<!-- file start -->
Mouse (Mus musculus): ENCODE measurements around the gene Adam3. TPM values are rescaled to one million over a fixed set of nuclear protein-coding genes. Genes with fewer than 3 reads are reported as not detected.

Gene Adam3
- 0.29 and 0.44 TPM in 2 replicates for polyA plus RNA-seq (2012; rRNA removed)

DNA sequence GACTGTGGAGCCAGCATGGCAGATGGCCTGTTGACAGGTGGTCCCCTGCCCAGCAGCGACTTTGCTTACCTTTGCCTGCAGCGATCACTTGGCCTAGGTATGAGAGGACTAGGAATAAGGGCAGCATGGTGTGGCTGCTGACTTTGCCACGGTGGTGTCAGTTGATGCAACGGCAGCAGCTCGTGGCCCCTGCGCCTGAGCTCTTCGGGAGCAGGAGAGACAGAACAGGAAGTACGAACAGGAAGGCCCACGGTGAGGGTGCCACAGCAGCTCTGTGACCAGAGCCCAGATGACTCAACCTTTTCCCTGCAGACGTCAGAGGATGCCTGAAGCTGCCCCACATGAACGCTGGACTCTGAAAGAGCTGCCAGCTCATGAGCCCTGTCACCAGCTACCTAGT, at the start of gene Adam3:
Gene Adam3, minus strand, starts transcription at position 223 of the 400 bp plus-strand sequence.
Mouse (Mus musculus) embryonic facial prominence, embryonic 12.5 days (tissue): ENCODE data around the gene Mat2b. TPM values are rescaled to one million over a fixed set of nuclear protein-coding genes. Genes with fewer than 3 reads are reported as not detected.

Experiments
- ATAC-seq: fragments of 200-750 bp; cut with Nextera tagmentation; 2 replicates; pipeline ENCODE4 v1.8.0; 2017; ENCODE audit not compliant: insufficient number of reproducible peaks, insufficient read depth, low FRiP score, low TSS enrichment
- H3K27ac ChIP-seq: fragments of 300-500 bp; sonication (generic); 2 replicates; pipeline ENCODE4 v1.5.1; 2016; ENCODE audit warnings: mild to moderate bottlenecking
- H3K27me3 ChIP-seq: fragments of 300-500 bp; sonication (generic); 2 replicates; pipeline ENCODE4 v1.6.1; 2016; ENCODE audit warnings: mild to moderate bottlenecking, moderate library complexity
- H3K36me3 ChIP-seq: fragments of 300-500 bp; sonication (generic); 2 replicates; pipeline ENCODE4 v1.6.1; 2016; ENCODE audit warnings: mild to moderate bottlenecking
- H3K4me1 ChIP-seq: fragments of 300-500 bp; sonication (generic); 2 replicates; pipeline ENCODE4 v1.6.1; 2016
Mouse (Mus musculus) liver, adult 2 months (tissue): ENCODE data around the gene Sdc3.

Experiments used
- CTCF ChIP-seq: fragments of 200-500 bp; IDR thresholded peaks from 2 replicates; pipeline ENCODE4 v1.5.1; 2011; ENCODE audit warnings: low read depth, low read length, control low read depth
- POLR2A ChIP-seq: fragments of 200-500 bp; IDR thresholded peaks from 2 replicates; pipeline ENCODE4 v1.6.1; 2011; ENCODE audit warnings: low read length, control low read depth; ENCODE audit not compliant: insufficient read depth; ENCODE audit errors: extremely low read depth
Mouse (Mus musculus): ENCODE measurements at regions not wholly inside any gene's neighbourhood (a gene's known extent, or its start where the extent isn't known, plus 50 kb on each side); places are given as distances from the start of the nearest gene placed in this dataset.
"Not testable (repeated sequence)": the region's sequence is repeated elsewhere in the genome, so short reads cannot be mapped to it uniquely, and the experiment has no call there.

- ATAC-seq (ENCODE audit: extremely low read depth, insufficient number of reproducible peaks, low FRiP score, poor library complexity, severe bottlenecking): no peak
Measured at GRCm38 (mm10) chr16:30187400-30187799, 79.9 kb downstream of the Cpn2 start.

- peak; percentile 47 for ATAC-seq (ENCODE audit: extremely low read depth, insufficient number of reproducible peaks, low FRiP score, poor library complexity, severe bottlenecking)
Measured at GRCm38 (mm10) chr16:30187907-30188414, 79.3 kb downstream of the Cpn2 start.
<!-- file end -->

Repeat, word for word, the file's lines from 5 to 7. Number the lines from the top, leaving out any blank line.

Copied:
Gene Adam3, minus strand, starts transcription at position 223 of the 400 bp plus-strand sequence.
Mouse (Mus musculus) embryonic facial prominence, embryonic 12.5 days (tissue): ENCODE data around the gene Mat2b. TPM values are rescaled to one million over a fixed set of nuclear protein-coding genes. Genes with fewer than 3 reads are reported as not detected.

Experiments